Just as night follows day, the 330GTC’s silhouette was the work of long-time collaborator, Pininfarina. There was nothing particularly daring about the outline; no pushing envelopes or breaking moulds here. Instead, there was a degree of familiarity with other models, the front end being pure 500 Superfast, the rear end having been lifted wholesale from the 275GTS (see also the Turin styling house’s one-off Rondine Corvette show queen). Only the centre section was anything like original but, if you’re going to ransack a back catalogue, Pininfarina’s is as good a place to start as any. As to who precisely was responsible for shaping the car, it depends on whose version of history you believe because designers were rarely acknowledged in period – there’s no T in team and all that. Decades down the line, credit has retrospectively been bestowed on former Cisitalia man Aldo Brovarone, this likable artiste having also penned the 400 Superamerica Coupe Aerodinamico and the Dino Berlinetta Speciale that foretold the 206GT production car.

Beneath the skin it was similarly a mixture of something borrowed, something new. Period factory literature claimed a useful 300bhp from the enduring V12. Considering manufacturers’ penchant for, cough, ‘fine-tuning’ power output figures in period (or just randomly plucking a number out of the air), this is perhaps a little fanciful and definitely a net figure. Even so, the Tipo 209/66 unit was a gem. With a displacement of 3967cc, the cylinder block, heads and crankcase were cast in alloy but with iron liners in the block and a seven-main bearing crankshaft honed from solid steel billet; this was a hugely exacting and labour-intensive method of construction. It was chain-driven – naturally – with single overhead camshafts per bank, and carburation was by three twin- choke Webers straddling the 60-degree vee.

As with most Ferraris of the period, the 330GTC’s design blended contemporary technology with time-honoured practices. Mounted, like the engine, on rubber bushes to reduce vibration, the five-speed transmission sat in unit with the spiral bevel final drive at the rear, with engine and transaxle joined by a torque tube. It was suspended on double wishbones and coils all-round, with anti-roll bars, co-axial springs and Koni dampers, and braking was via big servo-assisted discs with twin circuits, with steering by a worm and roller set-up. The steel body was then welded and bolted to the ladder/perimeter frame combo with a tendril-like multi-tubular structure affording supplementary support.

Predictably the GTC bore an open version, the 330GTS being aimed at the Stateside market. Mechanically identical to its fixed-lid brother, the Spider was heavier at 1408kg (3105lb) and slightly slower at I46mph outright, but what’s five mph between friends? Clearly 100 punters felt similarly, Ferrari scoring a century to 1968 along with around 600 GTCs. Not bad for a two-year production run.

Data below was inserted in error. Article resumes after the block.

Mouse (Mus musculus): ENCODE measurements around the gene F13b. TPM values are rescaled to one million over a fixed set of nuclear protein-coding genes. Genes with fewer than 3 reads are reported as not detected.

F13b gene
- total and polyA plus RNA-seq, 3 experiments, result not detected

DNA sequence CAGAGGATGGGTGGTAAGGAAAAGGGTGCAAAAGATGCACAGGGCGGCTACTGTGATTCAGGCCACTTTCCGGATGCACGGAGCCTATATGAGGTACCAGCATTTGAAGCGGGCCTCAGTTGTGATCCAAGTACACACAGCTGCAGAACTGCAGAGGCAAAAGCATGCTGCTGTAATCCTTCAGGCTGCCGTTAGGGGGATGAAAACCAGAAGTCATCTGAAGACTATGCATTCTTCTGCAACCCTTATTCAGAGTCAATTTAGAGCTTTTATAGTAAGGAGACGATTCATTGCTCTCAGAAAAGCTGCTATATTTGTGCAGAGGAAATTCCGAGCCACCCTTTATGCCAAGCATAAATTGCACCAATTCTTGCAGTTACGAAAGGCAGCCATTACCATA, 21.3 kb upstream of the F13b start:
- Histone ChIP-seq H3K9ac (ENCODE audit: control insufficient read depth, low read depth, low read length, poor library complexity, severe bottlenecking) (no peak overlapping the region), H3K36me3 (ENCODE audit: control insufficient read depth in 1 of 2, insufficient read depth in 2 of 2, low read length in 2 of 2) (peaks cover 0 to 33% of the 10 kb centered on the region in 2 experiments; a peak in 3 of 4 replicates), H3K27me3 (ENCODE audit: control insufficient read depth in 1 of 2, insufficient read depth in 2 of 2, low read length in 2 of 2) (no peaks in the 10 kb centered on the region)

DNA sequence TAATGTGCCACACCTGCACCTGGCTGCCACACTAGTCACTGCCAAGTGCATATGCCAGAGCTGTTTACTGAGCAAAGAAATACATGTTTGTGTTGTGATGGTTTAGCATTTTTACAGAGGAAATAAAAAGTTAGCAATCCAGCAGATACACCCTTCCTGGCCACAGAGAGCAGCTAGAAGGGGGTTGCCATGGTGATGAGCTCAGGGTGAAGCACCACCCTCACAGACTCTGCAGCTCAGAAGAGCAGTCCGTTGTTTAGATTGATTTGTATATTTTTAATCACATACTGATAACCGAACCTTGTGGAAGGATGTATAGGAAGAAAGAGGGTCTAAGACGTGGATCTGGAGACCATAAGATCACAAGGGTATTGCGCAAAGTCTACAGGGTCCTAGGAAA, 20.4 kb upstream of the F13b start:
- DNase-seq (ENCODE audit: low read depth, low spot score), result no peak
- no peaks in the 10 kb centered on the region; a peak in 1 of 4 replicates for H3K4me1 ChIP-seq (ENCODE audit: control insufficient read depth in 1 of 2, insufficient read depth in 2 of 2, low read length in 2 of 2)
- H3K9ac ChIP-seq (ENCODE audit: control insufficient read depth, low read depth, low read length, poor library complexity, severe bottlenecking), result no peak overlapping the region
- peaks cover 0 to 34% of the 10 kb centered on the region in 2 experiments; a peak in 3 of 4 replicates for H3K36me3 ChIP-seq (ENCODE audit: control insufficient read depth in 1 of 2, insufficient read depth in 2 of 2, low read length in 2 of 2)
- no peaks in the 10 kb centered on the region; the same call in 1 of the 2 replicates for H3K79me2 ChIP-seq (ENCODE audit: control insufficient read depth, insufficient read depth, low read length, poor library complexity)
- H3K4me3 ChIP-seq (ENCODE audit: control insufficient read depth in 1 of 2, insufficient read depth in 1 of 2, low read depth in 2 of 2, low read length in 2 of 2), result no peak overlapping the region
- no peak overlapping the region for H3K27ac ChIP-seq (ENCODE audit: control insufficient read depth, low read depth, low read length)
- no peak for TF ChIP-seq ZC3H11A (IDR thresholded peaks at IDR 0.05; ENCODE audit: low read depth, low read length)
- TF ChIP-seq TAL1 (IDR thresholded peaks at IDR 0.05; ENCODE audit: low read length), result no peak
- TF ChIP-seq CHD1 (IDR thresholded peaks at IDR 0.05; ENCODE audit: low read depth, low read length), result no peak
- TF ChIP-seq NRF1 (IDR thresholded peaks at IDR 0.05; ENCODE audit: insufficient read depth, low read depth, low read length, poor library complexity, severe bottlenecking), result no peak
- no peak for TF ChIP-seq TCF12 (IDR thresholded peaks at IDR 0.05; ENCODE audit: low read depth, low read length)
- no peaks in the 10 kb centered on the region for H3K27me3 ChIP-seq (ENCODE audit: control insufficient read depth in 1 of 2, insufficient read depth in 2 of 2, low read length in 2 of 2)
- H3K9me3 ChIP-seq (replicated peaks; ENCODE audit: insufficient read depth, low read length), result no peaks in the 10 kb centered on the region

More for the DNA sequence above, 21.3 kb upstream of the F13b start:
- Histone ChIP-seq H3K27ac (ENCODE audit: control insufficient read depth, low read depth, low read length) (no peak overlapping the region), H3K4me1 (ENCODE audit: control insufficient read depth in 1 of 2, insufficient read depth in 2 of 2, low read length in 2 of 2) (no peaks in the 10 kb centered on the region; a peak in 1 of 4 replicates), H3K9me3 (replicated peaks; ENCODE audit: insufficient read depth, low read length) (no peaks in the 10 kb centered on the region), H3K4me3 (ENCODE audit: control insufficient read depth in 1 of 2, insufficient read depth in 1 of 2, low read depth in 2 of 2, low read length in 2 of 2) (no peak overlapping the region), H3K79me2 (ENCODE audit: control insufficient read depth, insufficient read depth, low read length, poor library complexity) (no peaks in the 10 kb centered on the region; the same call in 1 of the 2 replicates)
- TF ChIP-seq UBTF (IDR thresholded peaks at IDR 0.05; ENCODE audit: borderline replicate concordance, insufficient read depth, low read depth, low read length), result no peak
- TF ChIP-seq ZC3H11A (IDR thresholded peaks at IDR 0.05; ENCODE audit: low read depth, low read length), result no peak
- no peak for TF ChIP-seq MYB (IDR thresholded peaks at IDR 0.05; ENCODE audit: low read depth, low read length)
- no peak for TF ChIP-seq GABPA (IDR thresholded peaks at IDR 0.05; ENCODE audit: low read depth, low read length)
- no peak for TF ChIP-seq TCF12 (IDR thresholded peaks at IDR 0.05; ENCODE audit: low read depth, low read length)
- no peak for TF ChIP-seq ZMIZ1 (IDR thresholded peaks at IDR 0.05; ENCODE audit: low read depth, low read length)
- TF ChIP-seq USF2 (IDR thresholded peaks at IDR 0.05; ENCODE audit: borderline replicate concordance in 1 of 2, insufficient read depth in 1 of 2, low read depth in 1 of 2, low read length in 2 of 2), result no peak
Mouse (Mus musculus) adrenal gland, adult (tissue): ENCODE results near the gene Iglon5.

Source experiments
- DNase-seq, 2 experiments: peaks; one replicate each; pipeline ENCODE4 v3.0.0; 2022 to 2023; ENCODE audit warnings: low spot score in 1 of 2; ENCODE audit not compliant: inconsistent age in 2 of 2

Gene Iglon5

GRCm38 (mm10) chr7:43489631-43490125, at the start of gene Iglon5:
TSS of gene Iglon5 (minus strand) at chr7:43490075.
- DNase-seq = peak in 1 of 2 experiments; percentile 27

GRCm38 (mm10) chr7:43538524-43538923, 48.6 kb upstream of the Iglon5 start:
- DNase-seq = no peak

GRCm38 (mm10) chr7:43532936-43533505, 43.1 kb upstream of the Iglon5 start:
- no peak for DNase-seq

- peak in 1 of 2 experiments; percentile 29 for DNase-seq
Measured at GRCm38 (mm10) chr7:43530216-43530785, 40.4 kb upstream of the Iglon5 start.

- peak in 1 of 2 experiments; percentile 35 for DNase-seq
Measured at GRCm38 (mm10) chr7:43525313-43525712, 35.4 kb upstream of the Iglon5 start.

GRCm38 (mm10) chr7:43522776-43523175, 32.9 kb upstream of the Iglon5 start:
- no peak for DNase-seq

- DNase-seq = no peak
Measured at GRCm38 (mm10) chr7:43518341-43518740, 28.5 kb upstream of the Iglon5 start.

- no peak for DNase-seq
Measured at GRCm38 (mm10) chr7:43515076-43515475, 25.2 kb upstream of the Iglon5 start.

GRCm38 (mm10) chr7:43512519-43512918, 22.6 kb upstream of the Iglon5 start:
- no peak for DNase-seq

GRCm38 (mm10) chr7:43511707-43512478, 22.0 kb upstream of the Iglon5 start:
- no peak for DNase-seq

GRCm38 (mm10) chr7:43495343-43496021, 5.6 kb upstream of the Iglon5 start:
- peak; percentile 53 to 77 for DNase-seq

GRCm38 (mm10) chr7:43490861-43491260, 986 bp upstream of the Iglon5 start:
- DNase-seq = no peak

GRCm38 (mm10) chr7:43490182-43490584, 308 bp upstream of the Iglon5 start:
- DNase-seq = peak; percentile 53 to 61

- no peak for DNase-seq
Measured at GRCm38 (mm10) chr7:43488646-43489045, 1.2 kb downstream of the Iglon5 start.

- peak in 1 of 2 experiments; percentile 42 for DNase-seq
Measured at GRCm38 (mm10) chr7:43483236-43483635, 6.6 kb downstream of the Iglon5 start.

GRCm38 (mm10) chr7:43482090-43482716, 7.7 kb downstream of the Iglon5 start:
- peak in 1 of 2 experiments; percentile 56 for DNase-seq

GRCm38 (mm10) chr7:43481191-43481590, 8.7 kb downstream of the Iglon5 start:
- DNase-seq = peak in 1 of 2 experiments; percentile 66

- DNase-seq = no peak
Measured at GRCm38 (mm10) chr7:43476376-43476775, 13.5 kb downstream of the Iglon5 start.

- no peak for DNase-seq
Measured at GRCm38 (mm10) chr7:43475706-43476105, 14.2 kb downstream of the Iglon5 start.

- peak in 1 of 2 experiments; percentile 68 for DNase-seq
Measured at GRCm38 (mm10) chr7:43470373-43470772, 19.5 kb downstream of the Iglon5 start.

Following the introduction of the 365GT 2+2 at the 1967 Paris Motor Show, it was only a matter of time before the model’s latest Tipo 592 strain of this enduring V12 found its way under the bonnet of the 330GTC, and thus the 365GTC was born midway through 1968. While the stroke remained the same as with the outgoing model at 71mm, the bore size was increased 4mm to 8lmm for a displacement of 4390cc. This hike in capacity, plus the adoption of a triple Weber 40 DFI/5 arrangement, boosted horsepower by 20bhp. This might not seem like much of a difference, but the torque spread was that much wider.

The only stylistic change of note over the preceding 330GTC concerned the removal of air inlets from front wings, with smaller vents being sunk into the bonnet in their place. But then why would Ferrari have wanted to change a single line? Though not feted as one of Pininfarina’s landmark creations, it really should be. The 365GTC – like its forerunner, is commendably free of stylistic tinsel. The real power here is that of restraint. The car’s long, imperious nose, gaping maw and tusk-like quarter bumpers lend it presence, the high waistline tapering into the understated rear, all topped by an expansive glasshouse with spindly pillars for panoramic all-round visibility. Resplendent in deepest nero, and riding on Borrani wire wheels with three-ear spinners, it really is magnificent.

It is surprisingly dainty, too. Photos do not lend a sense of scale. The 365GTC is just 1626mm wide, which makes it three inches narrower than a hardly elephantine Dino 206GT. It is also 4505mm long and stands just 1314mm off the deck so it doesn’t take up a lot of acreage. Nevertheless, real thought went into the packaging. This is a proper gran turismo with all that entails.

For starters, there’s no need to stoop and tumble into the driver’s seat, unlike with so many contemporaries. It’s an inviting cabin, too. The instrument layout is coherent, with large white-on- black Veglia speedo and rev counter mounted directly in front of the driver within an ovoid binnacle, oil pressure and temperature gauges sited between them. Other dials in the centre of the dash’, however, appear a little lost and aren’t altogether easy to read at a glance, while the bank of toggle switches on the centre console are baffling without familiarity. The Nardi wheel is at the expected bus-like angle, prompting the usual arms straight, knees slightly splayed driving stance.